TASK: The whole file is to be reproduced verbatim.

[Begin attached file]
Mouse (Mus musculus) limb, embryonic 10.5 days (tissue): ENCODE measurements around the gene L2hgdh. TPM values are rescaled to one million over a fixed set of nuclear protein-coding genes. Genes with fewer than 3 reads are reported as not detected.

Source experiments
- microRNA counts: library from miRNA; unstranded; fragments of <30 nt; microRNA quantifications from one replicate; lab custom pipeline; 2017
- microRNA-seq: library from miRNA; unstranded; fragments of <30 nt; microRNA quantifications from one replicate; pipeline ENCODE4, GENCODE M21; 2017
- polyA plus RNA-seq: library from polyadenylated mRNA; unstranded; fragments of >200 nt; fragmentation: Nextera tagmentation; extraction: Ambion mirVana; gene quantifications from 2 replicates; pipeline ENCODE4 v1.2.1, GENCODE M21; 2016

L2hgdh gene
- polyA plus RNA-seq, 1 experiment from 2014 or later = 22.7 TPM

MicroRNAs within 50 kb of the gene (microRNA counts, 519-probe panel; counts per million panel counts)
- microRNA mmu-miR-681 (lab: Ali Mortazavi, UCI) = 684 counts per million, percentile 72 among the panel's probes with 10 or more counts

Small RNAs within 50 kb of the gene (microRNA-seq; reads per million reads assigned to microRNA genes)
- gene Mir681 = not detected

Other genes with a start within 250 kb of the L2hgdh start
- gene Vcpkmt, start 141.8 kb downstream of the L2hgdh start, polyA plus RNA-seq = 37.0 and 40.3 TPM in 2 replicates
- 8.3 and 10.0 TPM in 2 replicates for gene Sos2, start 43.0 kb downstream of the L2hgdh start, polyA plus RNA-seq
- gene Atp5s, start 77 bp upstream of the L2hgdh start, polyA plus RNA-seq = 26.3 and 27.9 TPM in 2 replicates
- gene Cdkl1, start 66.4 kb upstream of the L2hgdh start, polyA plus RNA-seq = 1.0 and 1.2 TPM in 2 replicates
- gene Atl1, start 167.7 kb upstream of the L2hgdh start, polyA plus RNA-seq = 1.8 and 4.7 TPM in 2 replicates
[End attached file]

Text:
Mouse (Mus musculus) limb, embryonic 10.5 days (tissue): ENCODE measurements around the gene L2hgdh. TPM values are rescaled to one million over a fixed set of nuclear protein-coding genes. Genes with fewer than 3 reads are reported as not detected.

Source experiments
- microRNA counts: library from miRNA; unstranded; fragments of <30 nt; microRNA quantifications from one replicate; lab custom pipeline; 2017
- microRNA-seq: library from miRNA; unstranded; fragments of <30 nt; microRNA quantifications from one replicate; pipeline ENCODE4, GENCODE M21; 2017
- polyA plus RNA-seq: library from polyadenylated mRNA; unstranded; fragments of >200 nt; fragmentation: Nextera tagmentation; extraction: Ambion mirVana; gene quantifications from 2 replicates; pipeline ENCODE4 v1.2.1, GENCODE M21; 2016

L2hgdh gene
- polyA plus RNA-seq, 1 experiment from 2014 or later = 22.7 TPM

MicroRNAs within 50 kb of the gene (microRNA counts, 519-probe panel; counts per million panel counts)
- microRNA mmu-miR-681 (lab: Ali Mortazavi, UCI) = 684 counts per million, percentile 72 among the panel's probes with 10 or more counts

Small RNAs within 50 kb of the gene (microRNA-seq; reads per million reads assigned to microRNA genes)
- gene Mir681 = not detected

Other genes with a start within 250 kb of the L2hgdh start
- gene Vcpkmt, start 141.8 kb downstream of the L2hgdh start, polyA plus RNA-seq = 37.0 and 40.3 TPM in 2 replicates
- 8.3 and 10.0 TPM in 2 replicates for gene Sos2, start 43.0 kb downstream of the L2hgdh start, polyA plus RNA-seq
- gene Atp5s, start 77 bp upstream of the L2hgdh start, polyA plus RNA-seq = 26.3 and 27.9 TPM in 2 replicates
- gene Cdkl1, start 66.4 kb upstream of the L2hgdh start, polyA plus RNA-seq = 1.0 and 1.2 TPM in 2 replicates
- gene Atl1, start 167.7 kb upstream of the L2hgdh start, polyA plus RNA-seq = 1.8 and 4.7 TPM in 2 replicates